Social Sciences

Clinical disorders

Obsessive-compulsive disorders OCD is a disorder with a wide range of clinical manifestations. Although people who receive this diagnosis may present with seemingly different thoughts and behaviors, they share the basic mechanism: the interplay of obsessions and compulsions. Anxiety disorders Mood disorders Eating disorders Eating disorders are disorders manifested by changes in eating behavior. The […]

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Dysthymia

Dysthymia, defined in the DSM-5 as persistent depressive disorder, is a mood disorder that falls within the depressive disorders. Dysthymia is a disorder characterized by chronic mood swings, but unlike major depression, it is characterized by a lower intensity of symptoms. It involves impairment in social relationships and often in work activity. Dysthymia is a

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Cyclothymia

Cyclothymia (or cyclothymic disorder) is a bipolar disorder. The etymology of the word is Greek, derived from kyklos “circle” and thymos “mood. The word cyclothymia is used to describe the emotional swings that characterize this mood disorder. It is characterized by alternating periods of hypomania and periods of mild depression. During hypomanic periods, the person

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Claustrophobia

Claustrophobia is a morbid and irrational fear of enclosed and confined spaces. This anxious manifestation is often the result of a traumatic experience associated with the memory of a confined environment. The term claustrophobia is derived from the Latin claustrum, meaning enclosed place, and the Greek phobia, meaning fear. When pervasive, persistent and limiting, claustrophobia

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Agoraphobia

The term agoraphobia is derived from the Greek word agora, meaning place; in fact, the earliest uses of the word in psychology and psychiatry were for people who were afraid of being in crowded places. In fact, patients with symptoms of agoraphobia fear situations where it is difficult to escape or get help. Consequently, they

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Panic attack

Panic attacks (also called panic crises) are episodes of sudden, intense fear or rapid escalation of normally present anxiety. They are accompanied by both somatic and cognitive symptoms. For example, heart palpitations, sudden sweating, shaking, choking, chest pain, nausea, dizziness, fear of dying or going crazy, chills or hot flashes. Those who have experienced panic

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Major depressive disorder

Major depressive disorder, also known as endogenous depression or unipolar depression, is a mood disorder characterized by symptoms such as: profound sadness, decreased vital drive, loss of interest in normal activities, negative and pessimistic thoughts, disturbances in cognitive function, and vegetative symptoms such as altered sleep and appetite (Otte et al., 2016). It is a

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Obsessive compulsive relationship disorder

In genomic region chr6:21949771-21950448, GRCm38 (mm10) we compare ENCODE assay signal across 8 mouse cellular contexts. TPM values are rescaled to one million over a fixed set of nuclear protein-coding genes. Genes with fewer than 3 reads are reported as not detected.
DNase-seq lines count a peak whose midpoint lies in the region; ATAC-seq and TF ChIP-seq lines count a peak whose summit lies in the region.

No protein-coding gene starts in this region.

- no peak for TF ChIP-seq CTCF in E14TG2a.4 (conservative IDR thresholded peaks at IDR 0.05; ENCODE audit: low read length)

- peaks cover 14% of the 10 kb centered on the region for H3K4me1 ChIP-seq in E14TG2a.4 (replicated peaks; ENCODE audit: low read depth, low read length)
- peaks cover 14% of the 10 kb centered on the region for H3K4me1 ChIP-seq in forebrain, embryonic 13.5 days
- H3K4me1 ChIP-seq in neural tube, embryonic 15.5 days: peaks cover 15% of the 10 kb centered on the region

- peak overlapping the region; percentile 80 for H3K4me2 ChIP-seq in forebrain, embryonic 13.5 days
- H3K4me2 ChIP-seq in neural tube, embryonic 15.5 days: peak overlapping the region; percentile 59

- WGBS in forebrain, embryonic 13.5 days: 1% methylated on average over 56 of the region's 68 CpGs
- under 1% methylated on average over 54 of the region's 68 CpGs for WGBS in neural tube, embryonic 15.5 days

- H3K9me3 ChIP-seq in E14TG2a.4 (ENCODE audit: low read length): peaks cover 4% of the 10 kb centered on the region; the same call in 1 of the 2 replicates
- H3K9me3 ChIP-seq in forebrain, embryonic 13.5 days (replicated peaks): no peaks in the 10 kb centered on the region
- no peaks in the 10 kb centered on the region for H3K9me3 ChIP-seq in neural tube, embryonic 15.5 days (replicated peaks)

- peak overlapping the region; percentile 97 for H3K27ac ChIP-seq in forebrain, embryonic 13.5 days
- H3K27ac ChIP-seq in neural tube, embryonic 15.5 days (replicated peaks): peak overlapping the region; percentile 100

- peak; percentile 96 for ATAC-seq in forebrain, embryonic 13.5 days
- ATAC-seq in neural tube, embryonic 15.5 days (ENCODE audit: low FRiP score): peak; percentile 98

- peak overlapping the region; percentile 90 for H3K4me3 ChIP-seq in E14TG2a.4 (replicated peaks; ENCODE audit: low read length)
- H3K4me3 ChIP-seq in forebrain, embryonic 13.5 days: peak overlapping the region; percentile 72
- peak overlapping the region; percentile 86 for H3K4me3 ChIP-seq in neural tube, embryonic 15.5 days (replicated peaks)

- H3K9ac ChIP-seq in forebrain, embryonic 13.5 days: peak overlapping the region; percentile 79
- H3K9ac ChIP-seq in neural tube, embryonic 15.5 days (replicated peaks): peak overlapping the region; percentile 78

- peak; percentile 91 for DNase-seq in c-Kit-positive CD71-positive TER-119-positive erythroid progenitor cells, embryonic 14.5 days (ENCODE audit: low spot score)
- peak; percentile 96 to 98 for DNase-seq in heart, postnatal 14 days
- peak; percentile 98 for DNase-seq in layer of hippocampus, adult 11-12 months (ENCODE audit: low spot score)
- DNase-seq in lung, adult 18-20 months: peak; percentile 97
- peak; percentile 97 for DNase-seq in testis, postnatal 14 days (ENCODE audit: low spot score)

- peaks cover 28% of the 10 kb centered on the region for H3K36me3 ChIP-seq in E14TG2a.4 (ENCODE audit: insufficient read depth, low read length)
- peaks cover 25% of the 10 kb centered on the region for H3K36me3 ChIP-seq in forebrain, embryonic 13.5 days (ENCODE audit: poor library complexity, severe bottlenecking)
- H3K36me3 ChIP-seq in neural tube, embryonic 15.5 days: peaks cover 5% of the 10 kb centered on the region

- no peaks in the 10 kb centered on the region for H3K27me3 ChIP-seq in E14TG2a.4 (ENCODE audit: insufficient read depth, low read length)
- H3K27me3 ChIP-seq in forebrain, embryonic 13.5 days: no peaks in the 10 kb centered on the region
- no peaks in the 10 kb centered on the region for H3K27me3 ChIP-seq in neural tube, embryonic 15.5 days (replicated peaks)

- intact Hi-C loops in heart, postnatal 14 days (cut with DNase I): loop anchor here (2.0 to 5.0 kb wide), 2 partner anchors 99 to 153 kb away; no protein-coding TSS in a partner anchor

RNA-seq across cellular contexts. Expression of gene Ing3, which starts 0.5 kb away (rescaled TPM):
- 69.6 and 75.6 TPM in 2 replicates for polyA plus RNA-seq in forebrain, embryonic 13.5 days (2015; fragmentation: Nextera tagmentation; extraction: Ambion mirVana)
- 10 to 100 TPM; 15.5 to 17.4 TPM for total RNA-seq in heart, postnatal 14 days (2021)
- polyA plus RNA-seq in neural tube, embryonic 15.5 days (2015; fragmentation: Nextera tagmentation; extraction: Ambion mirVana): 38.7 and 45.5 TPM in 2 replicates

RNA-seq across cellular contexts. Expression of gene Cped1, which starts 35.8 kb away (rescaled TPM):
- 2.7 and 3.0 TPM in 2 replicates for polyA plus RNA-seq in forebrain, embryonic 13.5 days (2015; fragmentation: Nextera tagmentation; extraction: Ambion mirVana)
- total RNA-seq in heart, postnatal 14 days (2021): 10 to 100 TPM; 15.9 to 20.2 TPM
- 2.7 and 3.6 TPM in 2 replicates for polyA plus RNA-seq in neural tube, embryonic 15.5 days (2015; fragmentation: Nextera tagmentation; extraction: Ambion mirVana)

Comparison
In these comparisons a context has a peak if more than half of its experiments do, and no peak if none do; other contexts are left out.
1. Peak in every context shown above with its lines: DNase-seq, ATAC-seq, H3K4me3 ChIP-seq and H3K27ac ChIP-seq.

OCD is a disorder characterized by a variety of obsessive themes, such as fear of contamination or fear of harming oneself or others. Relationship obsessive compulsive disorder (OCD), in particular, has symptoms centered on the domain of intimate relationships, an issue that has received increasing research attention in recent years (Doron, Derby, Szepsenwol, 2014). Symptoms

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Postpartum obsessive compulsive disorder

Pregnancy and the postpartum period are associated with an increased risk of developing or worsening obsessive-compulsive disorder (OCD) symptoms. In general, obsessive thoughts refer to the intense fear of accidentally or intentionally harming the baby, resulting in compulsive monitoring behaviors to ensure that the newborn is well, rituals such as compulsive prayers, or seeking reassurance

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Mental contamination

The concept of mental contamination, originally studied in the context of the psychological consequences of sexual abuse (Fairbrother & Rachman, 2004), was quickly extended to OCD, specifically fear of contamination and related washing/cleaning rituals, and has become an important line of research. What is contamination anxiety? Rachman (2004) defined fear of contamination as an intense

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Trichotillomania

Trichotillomania is a disorder characterized by the compulsive need to pull and play with hair and body hair. Plucking eyelashes or eyebrows is also part of this disorder. There may also be repeated attempts to reduce or stop the plucking, and significant work, social, and interpersonal discomfort or dysfunction due to the symptom. Although it

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Compulsive hoarding disorder [disposophobia]

In disposophobia (compulsive hoarding disorder or pathological accumulation), the subject always has great difficulty disposing of or getting rid of objects, which end up accumulating and invading the environments in which he or she lives, to the point of making them uninhabitable. The need to acquire – without using or discarding – these possessions leads

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